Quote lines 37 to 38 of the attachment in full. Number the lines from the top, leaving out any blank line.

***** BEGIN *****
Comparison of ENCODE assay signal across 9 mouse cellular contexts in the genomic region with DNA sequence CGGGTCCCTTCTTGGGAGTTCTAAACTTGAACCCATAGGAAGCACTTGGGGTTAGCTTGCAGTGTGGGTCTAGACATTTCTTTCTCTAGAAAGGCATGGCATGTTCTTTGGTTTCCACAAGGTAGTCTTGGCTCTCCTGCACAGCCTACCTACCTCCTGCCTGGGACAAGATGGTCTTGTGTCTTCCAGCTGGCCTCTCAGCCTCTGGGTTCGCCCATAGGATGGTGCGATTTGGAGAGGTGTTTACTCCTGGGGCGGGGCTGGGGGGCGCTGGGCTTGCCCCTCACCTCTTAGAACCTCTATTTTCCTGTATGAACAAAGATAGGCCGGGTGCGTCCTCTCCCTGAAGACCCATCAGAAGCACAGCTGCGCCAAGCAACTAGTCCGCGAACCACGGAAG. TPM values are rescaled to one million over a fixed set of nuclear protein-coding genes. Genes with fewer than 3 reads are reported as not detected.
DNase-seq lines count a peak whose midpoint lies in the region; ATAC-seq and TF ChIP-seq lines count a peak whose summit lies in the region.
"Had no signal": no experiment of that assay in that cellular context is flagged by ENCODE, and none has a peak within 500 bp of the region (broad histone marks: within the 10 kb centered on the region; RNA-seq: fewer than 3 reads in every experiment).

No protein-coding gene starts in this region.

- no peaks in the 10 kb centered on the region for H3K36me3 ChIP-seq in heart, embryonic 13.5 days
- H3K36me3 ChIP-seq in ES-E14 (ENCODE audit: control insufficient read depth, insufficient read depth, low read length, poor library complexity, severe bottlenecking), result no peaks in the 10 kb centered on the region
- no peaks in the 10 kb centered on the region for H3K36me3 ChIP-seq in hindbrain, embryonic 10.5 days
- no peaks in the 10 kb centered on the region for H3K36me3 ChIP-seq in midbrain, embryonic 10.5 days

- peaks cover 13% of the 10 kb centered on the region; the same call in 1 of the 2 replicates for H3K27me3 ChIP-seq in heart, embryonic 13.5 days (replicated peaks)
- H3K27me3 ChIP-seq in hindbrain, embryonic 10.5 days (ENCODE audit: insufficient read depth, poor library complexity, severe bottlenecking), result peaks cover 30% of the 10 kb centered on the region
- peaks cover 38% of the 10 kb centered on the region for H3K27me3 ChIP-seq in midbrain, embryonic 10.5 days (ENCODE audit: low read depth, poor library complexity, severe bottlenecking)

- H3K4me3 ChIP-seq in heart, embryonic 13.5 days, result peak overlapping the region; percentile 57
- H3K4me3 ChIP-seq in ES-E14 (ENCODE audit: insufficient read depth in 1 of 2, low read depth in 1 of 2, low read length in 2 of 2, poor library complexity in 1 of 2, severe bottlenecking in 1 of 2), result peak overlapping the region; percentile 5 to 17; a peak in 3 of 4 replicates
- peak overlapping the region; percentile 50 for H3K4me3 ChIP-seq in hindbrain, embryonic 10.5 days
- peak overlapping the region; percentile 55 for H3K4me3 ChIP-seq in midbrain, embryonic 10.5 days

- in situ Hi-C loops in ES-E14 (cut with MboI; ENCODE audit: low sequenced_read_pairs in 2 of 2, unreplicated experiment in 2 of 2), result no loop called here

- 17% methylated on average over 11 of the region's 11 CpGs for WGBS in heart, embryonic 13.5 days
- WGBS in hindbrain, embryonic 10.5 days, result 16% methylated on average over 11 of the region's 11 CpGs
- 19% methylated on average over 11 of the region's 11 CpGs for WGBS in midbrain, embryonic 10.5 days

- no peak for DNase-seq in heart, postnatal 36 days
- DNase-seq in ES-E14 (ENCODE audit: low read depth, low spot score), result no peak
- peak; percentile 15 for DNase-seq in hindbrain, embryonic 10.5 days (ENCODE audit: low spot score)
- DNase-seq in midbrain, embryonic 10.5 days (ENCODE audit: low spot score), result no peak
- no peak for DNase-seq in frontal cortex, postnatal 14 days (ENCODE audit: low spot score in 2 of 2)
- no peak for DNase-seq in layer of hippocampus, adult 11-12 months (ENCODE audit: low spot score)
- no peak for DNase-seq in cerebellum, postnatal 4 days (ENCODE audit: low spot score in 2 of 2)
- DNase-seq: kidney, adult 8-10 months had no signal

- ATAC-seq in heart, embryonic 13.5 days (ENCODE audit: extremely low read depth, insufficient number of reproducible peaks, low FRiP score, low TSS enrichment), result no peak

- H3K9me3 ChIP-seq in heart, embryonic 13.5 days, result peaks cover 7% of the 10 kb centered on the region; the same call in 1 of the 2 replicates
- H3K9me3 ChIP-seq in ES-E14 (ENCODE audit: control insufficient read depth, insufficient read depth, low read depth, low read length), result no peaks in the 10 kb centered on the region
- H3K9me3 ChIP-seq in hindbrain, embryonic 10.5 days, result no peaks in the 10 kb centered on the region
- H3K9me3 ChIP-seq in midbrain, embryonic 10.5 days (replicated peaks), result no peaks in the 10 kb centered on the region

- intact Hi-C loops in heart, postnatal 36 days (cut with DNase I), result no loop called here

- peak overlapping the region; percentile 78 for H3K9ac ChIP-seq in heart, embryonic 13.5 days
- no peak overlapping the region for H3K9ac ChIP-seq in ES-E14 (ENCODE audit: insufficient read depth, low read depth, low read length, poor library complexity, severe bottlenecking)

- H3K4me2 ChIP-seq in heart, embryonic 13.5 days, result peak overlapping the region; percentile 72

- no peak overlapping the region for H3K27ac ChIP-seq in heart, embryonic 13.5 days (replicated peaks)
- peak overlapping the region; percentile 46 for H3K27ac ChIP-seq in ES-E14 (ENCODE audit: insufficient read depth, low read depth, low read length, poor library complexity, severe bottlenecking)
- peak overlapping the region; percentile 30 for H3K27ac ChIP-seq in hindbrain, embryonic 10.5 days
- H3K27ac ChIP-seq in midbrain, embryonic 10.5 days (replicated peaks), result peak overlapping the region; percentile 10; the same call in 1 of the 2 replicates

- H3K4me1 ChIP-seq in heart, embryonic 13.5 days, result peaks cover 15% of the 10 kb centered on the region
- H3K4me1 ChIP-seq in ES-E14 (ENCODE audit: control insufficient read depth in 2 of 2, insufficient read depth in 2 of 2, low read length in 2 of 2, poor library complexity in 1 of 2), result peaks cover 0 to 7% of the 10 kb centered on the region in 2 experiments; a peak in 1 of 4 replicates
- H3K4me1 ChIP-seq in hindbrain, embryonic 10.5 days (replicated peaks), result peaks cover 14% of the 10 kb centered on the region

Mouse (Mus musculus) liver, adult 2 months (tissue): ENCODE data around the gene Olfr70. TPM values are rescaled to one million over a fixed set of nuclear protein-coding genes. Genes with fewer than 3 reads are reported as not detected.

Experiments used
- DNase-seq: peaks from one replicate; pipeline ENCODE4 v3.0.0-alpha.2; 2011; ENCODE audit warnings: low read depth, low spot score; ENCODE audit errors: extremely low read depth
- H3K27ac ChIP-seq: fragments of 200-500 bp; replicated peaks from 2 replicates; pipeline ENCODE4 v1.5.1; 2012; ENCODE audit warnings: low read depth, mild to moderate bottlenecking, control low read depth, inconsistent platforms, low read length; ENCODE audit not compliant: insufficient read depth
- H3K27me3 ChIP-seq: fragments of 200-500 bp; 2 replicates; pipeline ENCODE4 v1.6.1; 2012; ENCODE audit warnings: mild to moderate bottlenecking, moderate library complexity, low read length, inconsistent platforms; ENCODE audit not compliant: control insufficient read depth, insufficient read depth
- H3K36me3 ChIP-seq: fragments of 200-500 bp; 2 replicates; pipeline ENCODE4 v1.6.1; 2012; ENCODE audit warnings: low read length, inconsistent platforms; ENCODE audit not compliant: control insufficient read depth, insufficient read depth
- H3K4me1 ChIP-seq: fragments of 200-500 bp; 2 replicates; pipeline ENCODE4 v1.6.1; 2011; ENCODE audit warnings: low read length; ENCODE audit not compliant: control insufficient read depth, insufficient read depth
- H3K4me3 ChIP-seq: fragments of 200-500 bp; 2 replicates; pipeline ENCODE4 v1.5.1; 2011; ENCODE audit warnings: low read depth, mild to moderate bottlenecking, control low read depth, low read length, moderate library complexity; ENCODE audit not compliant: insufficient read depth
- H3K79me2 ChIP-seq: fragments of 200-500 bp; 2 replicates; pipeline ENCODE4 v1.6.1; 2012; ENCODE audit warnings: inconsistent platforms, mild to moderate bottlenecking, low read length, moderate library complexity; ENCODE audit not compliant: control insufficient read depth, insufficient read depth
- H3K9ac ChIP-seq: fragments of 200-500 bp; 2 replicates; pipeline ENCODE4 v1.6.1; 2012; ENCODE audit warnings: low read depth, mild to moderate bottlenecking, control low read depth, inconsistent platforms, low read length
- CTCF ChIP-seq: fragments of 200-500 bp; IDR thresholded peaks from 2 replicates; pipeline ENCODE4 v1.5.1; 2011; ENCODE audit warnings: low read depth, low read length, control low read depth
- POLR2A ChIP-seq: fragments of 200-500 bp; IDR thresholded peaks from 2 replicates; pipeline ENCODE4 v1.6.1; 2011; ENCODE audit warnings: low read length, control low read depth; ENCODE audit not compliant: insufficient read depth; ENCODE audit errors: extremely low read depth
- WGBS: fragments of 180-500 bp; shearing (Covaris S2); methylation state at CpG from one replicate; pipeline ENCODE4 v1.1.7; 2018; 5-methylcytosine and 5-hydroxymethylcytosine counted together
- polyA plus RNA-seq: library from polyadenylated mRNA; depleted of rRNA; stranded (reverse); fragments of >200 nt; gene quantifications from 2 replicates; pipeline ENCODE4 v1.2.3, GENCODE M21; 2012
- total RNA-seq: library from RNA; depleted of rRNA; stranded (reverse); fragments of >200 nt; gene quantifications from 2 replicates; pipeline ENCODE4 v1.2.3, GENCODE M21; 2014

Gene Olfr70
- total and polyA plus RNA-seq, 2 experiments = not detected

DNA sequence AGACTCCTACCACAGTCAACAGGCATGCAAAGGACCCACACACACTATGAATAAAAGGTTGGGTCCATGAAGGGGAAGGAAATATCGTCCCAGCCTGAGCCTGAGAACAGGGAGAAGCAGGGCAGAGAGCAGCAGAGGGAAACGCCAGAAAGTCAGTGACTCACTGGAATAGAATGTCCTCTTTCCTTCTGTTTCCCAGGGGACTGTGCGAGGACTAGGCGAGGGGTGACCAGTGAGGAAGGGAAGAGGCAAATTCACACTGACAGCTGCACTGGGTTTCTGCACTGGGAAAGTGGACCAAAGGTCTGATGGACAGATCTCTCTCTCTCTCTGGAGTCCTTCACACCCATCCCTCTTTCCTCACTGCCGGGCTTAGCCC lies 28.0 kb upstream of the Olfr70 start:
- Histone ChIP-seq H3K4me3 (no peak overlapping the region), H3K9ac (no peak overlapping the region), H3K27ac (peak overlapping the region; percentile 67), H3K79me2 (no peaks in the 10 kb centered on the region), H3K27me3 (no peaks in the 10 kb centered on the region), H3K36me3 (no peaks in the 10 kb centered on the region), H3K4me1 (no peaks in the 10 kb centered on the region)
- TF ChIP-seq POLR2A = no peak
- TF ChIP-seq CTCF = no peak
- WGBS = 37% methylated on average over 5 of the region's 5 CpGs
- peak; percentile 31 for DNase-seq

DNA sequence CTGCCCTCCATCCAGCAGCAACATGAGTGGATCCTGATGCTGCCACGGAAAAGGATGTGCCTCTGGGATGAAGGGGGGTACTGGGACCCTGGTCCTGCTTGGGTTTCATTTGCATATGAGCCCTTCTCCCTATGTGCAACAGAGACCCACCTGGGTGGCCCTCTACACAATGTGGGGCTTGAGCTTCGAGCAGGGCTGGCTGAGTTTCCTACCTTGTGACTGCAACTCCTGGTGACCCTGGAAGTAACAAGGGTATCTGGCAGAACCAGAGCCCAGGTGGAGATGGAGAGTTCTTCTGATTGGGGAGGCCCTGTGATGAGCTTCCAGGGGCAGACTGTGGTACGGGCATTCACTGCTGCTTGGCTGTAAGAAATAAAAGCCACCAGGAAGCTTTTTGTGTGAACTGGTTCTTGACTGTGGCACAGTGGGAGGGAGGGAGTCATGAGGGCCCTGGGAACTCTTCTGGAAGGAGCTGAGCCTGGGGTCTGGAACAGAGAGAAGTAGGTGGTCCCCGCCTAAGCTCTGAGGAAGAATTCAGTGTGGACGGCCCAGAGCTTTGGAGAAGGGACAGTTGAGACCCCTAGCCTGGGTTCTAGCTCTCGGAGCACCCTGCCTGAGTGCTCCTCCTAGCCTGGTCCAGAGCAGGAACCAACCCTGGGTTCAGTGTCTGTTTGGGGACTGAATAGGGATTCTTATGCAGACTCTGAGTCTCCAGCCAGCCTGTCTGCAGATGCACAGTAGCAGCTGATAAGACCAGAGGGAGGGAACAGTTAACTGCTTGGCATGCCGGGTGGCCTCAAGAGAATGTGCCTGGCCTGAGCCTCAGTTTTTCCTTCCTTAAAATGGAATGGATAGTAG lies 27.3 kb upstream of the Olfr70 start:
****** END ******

- no peak overlapping the region for H3K27ac ChIP-seq in heart, embryonic 13.5 days (replicated peaks)
- peak overlapping the region; percentile 46 for H3K27ac ChIP-seq in ES-E14 (ENCODE audit: insufficient read depth, low read depth, low read length, poor library complexity, severe bottlenecking)